NC State was a six-seed in 1983 and needed two overtimes to beat 11th-seeded Pepperdine in the first round. State then got by third-seeded UNLV by one in the second round, beat 10th-seeded Utah in the Sweet 16, edged No. 1-seeded Virginia 63-62 to reach the Final Four, knocked off fourth-seeded Georgia 67-60 to reach the finals and then upset No. 1 Houston in the championship game.
Villanova’s path was just as treacherous. The eighth-seeded Wildcats beat ninth-seeded Dayton by two in the first round, got past No. 1-sseded Michigan by four in the second round, outlasted fifth-seeded Maryland by three to get to the regional finals where they beat second-seeded North Carolina by 12.
Villanova topped second-seeded Memphis 52-45 to reach the national championship game where they knocked off top-ranked Georgetown 66-64 in the title game.
New football recruiting coordinator Chris Beatty is beginning to make his imprint on the Mountaineer program. Beatty was promoted to recruiting coordinator when Doc Holliday became Marshall’s head coach earlier this winter.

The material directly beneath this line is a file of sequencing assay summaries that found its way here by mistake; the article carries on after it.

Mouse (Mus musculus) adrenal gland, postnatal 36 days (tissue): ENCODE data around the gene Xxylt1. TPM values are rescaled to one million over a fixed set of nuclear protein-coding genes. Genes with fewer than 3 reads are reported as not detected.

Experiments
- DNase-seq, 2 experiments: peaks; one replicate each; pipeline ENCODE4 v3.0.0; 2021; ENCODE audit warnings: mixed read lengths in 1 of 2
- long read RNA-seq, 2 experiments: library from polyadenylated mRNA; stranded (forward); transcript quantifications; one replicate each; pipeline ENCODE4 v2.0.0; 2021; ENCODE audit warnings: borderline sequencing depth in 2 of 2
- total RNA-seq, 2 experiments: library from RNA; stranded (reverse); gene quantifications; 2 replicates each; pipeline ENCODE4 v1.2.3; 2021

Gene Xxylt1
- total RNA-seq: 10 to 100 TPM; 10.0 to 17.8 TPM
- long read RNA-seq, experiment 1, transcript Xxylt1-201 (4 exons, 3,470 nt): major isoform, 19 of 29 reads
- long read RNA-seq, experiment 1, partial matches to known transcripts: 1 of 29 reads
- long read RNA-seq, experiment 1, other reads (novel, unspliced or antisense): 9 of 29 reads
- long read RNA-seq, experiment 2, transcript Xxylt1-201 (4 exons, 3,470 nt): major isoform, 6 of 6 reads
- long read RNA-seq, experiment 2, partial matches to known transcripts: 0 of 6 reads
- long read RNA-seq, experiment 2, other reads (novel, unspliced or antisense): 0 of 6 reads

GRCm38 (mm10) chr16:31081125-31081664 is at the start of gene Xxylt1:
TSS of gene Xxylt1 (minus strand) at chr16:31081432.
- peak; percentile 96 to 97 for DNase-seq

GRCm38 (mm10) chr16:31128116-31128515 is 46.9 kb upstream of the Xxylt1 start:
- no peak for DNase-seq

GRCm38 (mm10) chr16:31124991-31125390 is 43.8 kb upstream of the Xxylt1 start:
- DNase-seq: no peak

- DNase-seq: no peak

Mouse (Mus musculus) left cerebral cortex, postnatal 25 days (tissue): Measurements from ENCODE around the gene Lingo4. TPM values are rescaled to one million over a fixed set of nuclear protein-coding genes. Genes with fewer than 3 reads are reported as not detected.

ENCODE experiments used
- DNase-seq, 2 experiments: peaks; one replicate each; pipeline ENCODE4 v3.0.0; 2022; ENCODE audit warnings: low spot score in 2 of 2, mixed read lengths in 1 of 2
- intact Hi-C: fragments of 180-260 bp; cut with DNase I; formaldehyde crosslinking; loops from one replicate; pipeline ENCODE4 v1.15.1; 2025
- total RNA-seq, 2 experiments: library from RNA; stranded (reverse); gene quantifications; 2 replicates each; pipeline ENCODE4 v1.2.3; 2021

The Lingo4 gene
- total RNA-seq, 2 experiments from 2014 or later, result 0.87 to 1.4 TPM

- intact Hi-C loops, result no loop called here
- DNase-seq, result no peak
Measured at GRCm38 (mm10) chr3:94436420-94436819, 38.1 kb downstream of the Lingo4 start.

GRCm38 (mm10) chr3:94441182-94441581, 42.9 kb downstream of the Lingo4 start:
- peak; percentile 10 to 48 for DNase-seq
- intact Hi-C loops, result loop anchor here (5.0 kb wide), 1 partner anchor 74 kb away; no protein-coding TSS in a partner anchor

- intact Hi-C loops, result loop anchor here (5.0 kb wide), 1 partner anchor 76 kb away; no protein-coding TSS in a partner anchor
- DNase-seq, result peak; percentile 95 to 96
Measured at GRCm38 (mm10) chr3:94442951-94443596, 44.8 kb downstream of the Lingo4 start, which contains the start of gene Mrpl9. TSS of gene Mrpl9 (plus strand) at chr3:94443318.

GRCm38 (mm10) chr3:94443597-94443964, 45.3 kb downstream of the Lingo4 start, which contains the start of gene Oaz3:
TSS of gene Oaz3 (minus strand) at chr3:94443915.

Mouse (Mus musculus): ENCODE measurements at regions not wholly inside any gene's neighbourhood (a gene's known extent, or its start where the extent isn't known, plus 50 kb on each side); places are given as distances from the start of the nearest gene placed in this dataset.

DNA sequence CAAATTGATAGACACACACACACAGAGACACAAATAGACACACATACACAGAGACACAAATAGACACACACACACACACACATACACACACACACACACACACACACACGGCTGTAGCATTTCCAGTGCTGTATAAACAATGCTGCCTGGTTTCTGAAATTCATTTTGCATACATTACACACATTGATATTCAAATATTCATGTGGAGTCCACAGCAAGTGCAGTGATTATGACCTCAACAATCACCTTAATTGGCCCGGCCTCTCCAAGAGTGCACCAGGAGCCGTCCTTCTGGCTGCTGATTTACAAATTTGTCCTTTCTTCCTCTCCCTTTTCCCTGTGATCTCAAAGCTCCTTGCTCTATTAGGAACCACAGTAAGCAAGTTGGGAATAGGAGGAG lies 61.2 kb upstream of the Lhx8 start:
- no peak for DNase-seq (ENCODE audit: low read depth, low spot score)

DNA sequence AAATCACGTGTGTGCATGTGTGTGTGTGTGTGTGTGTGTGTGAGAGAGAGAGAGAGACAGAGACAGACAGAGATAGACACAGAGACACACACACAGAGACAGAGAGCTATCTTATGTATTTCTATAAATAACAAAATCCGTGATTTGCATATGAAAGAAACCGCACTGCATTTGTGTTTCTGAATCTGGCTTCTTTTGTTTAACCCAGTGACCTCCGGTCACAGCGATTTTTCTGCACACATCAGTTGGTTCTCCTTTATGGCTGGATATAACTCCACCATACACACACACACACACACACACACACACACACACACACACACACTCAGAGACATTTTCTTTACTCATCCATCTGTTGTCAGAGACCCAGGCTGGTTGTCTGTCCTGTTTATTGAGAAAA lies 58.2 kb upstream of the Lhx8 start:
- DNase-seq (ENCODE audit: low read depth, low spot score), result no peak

“We’ve already gone about the process of changing people’s areas a little bit and changing some areas of focus,” Beatty said recently. “I think there are some areas of the country that we’ve done very well in, and there are some areas that we haven’t done as well in for different reasons. We’re going to move around some people and try and attack it that way.”
West Virginia had two players from Georgia in this year’s recruiting class, but Beatty said Georgia will continue to remain a secondary area for the Mountaineers.
“It hasn’t been an area that’s been a great area for us because it’s been hard,” Beatty explained. “There are a lot of schools that people have to fly over to get to us. We have some coaches that have some ties there so it will make a good little secondary area, but it’s not going to be a primary area.”
The one territory West Virginia will continue to recruit heavily is South Florida.